Families of migrant workers in Morang district, Nepal, 2011, who were interviewed by Amnesty International.
“Migrant workers from Nepal and other countries are like cattle in Kuwait. Actually, cattle are probably more expensive than migrant workers there. No one cares whether we die or are killed. Our lives have no value.” –N.R., domestic worker from Ilam district, Nepal
Anyone who has waited for a flight at Kathmandu, Nepal’s international airport has seen the large groups of men and women quietly lining up to board flights for Qatar or Malaysia, many appearing nervous, clutching only their papers or a small bag of belongings.
But the men and women boarding these flights have reason to be nervous. While some Nepalese migrant workers arrive in the destination country and earn decent wages, others end up in forced labor or exploitative conditions.
These are some of the estimated 25,000 people a month who leave Nepal for work abroad to escape poverty and unemployment at home and to send remittances back to their families in Nepal.
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By Jeanne Marie Stumpf, Malaysian Country Specialist for Amnesty USA
As a current member of the UN Human Rights Council, the Malaysian government should be setting an example to other nations and promoting human rights. Instead they appear to be suppressing them, in the worst campaign of repression we’ve seen in the country for years.
Protesters are met with excessive force by police on 9 July rally (c)Mohd Fazrul Hasnor/Demotix
A peaceful rally addressing election reform in Kuala Lumpur resulted in mass arrests on July 9th. All of the 1,667 people detained on the day of the march were later released, but days earlier the Malaysian government arrested around 40 people including six members of the Socialist Party.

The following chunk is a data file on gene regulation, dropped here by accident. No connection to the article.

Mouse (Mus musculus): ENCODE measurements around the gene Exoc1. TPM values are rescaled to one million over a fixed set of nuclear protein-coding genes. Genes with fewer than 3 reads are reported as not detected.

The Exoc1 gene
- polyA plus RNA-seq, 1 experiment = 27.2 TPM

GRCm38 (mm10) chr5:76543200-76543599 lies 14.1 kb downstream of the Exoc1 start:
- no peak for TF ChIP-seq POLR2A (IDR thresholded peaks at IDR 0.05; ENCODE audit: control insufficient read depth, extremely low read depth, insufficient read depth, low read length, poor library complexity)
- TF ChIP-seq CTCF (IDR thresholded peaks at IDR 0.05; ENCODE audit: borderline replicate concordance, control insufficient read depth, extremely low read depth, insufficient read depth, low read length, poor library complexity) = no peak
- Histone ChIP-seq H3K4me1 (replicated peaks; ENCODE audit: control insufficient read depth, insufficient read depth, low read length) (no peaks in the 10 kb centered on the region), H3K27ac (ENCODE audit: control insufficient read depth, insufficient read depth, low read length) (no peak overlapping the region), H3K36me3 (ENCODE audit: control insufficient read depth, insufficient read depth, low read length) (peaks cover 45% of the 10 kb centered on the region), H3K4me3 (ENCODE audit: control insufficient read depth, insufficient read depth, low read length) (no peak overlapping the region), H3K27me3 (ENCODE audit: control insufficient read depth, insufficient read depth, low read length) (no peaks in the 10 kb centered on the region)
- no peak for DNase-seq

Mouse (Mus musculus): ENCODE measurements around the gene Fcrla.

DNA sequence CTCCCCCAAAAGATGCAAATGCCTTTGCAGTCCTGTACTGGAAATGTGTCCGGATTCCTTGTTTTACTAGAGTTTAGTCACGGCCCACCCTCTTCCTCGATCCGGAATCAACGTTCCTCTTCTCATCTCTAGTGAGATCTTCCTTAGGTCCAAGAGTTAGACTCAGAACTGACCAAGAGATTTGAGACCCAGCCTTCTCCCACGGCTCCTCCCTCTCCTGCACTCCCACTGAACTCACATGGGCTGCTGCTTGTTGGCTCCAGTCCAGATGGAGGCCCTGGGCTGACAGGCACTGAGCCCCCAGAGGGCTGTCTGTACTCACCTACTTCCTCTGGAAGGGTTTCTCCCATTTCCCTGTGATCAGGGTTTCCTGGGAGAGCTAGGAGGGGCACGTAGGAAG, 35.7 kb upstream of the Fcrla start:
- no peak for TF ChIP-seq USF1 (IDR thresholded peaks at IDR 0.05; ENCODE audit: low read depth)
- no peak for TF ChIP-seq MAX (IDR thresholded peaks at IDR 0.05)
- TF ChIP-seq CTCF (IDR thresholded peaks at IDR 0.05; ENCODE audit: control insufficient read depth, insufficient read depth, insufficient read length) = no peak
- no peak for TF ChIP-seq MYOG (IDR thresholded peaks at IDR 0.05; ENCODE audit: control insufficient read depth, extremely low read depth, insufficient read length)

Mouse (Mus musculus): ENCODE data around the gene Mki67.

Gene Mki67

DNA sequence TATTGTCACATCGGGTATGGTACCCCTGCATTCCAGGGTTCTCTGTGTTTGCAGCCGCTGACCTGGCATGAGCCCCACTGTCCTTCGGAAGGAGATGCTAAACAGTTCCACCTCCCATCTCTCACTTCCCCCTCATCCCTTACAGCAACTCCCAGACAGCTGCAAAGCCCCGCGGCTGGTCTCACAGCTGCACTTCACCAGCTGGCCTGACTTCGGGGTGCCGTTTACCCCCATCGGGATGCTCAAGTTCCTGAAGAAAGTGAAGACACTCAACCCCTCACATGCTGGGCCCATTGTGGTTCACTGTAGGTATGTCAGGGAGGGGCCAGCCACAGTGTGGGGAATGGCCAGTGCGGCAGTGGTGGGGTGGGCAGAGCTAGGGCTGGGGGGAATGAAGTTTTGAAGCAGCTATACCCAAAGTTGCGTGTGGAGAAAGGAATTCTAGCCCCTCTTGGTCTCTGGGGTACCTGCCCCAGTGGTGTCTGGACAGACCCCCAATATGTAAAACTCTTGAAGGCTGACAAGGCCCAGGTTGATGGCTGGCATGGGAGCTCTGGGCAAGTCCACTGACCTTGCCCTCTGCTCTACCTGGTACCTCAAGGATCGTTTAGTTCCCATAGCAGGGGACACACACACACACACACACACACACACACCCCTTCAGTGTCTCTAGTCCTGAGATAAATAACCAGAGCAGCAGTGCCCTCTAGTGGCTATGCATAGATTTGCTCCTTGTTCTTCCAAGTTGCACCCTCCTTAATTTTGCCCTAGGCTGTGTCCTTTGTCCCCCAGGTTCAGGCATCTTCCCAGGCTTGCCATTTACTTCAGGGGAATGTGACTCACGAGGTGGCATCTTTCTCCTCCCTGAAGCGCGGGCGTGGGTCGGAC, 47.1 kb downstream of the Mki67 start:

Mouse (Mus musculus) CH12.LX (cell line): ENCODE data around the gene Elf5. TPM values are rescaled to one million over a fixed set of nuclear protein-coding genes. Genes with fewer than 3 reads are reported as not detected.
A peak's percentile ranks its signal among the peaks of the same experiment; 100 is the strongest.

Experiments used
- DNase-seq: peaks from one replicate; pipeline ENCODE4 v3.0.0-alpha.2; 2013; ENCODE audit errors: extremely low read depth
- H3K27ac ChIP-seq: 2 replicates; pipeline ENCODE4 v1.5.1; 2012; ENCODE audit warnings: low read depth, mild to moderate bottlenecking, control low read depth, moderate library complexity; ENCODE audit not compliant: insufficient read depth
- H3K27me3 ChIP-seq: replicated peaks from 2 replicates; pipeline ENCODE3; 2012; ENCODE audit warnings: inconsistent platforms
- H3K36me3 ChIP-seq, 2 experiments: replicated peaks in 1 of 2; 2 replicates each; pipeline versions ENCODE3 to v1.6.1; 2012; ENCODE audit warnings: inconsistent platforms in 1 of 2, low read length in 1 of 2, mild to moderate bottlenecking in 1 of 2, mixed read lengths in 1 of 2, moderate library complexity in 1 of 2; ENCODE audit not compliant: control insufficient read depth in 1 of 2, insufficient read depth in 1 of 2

The detainees, including Socialist Party MP Dr. Jeyakumar Devaraj are being held under an Emergency Ordinance at an undisclosed location. Others arrested before the rally, most for possession of illegal materials such as rally t-shirts, could be imprisoned for up to five years and fined for having exercised their right to peaceful expression and assembly.
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I can sit in my ergonomic chair as I type, comforted not only by the lower back support, but by the knowledge that whatever I type here will not get me thrown into the local jail. But others are not so lucky…..
…they don’t have an ergonomic chair.
Yeah, maybe Raja Petra, Malaysian political commentator for the blog Malaysia Today, doesn’t have an ergonomic chair by his computer. But that’s not biggest denial of human rights he has suffered as a journalist.
Raja was detained in September, his second time in prison for blogging. His “devious” crime? He wrote of wrongdoing by Malaysian goverment officials. But they arrested him under the “Internal Security Act,” saying he threatened public security and caused racial tension by posting blog entries that ridiculed Islam.
The courts, recognizing his detention was unjust, ruled to release him today. But the law does not say he cannot be rearrested. And the government can appeal the ruling, landing him back in a prison where–I am sure–the chairs are not ergonomic.
Raja should have the same rights I do, under Article 19 of the Universal Declaration of Human Rights, to freedom of opinion and information. But he doesn’t, and instead waits in prison while they decide his fate.
There might not even be *a* chair in there
He’s what I’m thinking about this morning.